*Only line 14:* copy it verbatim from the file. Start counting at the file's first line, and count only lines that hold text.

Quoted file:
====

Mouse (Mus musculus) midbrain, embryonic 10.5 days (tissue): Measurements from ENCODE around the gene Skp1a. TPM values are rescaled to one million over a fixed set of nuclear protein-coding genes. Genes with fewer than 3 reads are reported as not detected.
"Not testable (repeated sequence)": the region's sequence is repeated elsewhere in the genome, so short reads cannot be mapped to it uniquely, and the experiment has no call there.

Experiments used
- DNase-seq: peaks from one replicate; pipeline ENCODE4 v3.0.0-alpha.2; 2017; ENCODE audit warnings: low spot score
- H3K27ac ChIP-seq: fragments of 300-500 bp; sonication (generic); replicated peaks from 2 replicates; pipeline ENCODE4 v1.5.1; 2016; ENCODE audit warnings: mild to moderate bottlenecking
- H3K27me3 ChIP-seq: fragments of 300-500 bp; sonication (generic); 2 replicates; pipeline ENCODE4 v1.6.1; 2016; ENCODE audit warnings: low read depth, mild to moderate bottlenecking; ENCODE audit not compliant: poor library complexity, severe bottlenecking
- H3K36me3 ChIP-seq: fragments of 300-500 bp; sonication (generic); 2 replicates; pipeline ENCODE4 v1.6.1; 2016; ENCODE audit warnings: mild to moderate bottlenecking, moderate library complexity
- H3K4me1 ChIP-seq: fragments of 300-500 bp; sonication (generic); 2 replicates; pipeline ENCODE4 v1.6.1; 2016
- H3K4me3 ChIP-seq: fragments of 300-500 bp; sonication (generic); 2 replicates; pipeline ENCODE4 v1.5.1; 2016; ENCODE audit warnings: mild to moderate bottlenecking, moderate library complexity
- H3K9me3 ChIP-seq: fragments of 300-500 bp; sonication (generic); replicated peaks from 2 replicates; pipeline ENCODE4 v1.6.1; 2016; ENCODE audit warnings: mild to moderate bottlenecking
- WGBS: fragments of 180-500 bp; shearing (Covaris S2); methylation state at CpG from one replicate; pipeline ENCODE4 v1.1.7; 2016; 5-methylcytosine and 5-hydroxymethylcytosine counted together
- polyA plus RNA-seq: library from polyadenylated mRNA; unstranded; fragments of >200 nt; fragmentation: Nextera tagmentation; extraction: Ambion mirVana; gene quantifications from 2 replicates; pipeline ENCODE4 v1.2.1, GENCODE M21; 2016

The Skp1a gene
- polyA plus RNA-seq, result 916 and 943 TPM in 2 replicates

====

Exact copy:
- polyA plus RNA-seq, result 916 and 943 TPM in 2 replicates